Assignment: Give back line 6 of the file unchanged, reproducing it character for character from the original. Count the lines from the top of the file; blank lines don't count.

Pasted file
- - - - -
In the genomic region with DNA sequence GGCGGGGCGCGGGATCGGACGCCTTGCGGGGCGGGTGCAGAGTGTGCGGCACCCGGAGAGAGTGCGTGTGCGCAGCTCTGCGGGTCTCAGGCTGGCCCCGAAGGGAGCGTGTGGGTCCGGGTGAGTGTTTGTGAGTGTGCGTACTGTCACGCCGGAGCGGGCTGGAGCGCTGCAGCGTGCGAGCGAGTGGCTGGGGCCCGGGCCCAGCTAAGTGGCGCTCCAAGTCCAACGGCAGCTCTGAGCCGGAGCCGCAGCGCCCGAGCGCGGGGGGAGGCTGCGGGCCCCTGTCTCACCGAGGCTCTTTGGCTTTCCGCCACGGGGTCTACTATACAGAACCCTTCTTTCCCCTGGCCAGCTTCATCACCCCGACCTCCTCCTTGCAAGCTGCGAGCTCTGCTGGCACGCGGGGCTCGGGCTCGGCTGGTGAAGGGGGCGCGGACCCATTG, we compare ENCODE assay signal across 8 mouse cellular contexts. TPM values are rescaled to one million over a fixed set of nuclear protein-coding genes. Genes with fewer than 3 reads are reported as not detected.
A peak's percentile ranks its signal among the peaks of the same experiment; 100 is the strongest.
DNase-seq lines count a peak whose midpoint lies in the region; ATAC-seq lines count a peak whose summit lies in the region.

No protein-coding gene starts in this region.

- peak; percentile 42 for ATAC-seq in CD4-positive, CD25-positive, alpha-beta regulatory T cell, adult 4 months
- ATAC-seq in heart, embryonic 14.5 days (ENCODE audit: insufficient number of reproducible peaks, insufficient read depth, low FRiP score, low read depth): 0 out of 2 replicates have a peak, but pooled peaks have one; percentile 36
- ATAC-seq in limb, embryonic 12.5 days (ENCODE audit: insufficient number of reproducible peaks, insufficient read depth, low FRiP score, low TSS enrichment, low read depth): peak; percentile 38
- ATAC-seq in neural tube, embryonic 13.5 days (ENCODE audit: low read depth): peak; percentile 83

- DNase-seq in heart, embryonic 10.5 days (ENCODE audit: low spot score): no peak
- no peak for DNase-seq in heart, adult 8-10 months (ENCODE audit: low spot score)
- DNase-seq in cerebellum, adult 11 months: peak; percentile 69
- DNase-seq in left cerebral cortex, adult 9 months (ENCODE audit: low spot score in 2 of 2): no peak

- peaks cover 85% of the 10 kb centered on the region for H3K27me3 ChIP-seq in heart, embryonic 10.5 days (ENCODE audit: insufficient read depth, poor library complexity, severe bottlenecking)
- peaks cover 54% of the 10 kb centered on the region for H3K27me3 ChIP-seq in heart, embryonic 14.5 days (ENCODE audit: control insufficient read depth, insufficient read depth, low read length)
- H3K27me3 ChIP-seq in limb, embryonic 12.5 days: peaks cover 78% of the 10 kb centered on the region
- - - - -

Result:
- ATAC-seq in heart, embryonic 14.5 days (ENCODE audit: insufficient number of reproducible peaks, insufficient read depth, low FRiP score, low read depth): 0 out of 2 replicates have a peak, but pooled peaks have one; percentile 36